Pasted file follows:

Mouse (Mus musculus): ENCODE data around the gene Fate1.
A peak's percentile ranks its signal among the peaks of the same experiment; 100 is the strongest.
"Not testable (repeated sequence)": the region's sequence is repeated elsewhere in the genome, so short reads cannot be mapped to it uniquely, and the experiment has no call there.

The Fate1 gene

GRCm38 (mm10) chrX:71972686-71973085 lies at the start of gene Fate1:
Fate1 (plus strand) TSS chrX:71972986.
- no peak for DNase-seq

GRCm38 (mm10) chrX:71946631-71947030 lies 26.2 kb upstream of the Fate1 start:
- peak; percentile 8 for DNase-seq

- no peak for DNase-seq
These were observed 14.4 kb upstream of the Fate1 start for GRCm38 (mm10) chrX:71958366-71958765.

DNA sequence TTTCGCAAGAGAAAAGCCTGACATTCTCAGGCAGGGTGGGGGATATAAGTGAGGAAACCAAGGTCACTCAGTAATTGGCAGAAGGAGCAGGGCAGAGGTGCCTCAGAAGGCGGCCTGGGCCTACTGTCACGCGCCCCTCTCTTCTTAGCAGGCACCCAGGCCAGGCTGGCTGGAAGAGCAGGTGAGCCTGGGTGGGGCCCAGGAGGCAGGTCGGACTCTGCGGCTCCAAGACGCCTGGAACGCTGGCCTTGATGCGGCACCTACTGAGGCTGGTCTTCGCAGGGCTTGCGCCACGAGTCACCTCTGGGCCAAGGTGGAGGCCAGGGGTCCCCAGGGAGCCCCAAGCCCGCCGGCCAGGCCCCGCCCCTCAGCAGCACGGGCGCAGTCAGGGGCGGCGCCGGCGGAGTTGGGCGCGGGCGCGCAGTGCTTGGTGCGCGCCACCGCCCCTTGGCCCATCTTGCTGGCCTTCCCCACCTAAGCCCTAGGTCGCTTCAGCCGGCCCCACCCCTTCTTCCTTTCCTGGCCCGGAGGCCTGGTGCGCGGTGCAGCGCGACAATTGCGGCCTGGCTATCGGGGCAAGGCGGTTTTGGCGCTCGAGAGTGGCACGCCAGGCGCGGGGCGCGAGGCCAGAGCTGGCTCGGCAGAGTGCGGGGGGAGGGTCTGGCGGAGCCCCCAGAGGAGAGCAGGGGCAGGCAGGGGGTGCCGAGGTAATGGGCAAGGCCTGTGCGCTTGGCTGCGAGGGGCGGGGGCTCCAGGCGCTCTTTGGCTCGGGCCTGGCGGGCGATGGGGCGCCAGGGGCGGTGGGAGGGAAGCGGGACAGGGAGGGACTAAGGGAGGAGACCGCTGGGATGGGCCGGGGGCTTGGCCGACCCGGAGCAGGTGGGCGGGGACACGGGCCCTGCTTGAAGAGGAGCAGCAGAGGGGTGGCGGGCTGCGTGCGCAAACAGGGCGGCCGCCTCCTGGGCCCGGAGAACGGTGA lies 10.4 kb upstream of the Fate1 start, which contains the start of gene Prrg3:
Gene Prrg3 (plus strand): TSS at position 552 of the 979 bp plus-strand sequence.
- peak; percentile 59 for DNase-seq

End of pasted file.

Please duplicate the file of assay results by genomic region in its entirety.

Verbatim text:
Mouse (Mus musculus): ENCODE data around the gene Fate1.
A peak's percentile ranks its signal among the peaks of the same experiment; 100 is the strongest.
"Not testable (repeated sequence)": the region's sequence is repeated elsewhere in the genome, so short reads cannot be mapped to it uniquely, and the experiment has no call there.

The Fate1 gene

GRCm38 (mm10) chrX:71972686-71973085 lies at the start of gene Fate1:
Fate1 (plus strand) TSS chrX:71972986.
- no peak for DNase-seq

GRCm38 (mm10) chrX:71946631-71947030 lies 26.2 kb upstream of the Fate1 start:
- peak; percentile 8 for DNase-seq

- no peak for DNase-seq
These were observed 14.4 kb upstream of the Fate1 start for GRCm38 (mm10) chrX:71958366-71958765.

DNA sequence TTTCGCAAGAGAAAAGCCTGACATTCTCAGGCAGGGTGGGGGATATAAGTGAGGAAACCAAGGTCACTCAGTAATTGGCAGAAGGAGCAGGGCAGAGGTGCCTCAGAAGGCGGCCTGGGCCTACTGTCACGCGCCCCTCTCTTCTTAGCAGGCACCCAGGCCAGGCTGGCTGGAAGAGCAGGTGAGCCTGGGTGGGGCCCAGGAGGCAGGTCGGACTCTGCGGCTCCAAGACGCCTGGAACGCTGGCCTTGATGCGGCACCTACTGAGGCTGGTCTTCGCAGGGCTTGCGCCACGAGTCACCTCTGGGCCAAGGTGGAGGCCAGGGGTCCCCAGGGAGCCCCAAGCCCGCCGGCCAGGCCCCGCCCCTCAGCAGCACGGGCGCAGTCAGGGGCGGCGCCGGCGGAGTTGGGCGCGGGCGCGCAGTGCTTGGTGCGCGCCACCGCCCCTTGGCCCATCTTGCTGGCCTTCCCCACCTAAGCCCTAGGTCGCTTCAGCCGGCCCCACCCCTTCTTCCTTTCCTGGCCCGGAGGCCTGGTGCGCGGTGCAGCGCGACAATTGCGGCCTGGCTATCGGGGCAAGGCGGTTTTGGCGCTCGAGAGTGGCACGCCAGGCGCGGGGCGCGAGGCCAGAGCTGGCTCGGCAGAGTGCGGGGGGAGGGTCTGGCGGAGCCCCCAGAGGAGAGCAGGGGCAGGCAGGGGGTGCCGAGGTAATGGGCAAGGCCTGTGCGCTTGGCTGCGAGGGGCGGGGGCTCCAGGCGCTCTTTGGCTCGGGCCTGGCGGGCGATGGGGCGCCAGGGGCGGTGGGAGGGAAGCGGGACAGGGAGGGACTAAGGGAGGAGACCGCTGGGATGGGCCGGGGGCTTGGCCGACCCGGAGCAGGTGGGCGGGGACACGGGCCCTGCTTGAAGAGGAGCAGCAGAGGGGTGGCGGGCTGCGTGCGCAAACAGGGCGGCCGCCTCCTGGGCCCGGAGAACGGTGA lies 10.4 kb upstream of the Fate1 start, which contains the start of gene Prrg3:
Gene Prrg3 (plus strand): TSS at position 552 of the 979 bp plus-strand sequence.
- peak; percentile 59 for DNase-seq